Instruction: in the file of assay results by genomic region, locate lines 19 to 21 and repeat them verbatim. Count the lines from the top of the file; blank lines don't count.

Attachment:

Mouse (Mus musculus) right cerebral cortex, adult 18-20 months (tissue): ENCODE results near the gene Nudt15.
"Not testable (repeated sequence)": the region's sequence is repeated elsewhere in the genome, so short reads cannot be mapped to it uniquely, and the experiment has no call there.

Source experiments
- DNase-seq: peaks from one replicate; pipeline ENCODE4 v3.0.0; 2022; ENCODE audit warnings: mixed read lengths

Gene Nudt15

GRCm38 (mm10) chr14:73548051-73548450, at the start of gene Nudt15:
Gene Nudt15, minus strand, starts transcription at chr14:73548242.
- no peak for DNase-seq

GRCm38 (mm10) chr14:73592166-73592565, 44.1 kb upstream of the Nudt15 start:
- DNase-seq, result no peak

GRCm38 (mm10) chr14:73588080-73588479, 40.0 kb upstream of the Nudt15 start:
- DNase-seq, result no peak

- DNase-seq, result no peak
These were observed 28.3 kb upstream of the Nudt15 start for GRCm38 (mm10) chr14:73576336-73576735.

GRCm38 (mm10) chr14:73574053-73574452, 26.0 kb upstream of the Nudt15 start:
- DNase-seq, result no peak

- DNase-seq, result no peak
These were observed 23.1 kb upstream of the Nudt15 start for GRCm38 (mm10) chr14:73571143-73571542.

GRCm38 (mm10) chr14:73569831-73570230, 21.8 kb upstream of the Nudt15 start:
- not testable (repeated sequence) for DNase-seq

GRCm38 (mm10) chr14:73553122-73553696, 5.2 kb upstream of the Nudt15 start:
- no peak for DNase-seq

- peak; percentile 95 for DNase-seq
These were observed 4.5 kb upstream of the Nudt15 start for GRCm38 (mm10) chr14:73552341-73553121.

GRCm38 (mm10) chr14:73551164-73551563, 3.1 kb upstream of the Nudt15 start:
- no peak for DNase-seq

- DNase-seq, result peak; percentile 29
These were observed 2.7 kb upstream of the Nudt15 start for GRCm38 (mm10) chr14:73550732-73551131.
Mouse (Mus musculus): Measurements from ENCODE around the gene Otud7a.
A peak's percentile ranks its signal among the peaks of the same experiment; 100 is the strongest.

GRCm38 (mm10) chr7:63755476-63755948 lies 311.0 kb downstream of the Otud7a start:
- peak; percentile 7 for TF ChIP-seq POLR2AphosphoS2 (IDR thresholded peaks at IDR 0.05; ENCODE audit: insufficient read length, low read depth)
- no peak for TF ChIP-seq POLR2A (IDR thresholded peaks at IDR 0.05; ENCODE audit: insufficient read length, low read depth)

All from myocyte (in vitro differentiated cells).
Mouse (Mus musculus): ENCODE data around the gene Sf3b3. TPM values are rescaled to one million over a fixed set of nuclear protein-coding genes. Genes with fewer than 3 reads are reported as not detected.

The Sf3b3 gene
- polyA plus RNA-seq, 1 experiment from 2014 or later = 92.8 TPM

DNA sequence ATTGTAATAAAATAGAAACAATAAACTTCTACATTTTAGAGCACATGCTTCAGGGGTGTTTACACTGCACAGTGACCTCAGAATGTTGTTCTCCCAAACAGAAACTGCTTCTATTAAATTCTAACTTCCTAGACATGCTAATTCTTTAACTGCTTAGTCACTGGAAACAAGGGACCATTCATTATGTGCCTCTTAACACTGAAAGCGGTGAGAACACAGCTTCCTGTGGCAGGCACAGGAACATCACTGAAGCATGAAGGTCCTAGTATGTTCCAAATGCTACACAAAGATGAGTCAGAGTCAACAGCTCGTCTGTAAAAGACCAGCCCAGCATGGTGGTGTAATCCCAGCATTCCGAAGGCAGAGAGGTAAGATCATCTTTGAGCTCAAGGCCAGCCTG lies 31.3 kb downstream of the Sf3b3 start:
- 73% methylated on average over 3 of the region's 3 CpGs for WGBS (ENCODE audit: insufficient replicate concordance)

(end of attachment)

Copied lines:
GRCm38 (mm10) chr14:73569831-73570230, 21.8 kb upstream of the Nudt15 start:
- not testable (repeated sequence) for DNase-seq

GRCm38 (mm10) chr14:73553122-73553696, 5.2 kb upstream of the Nudt15 start: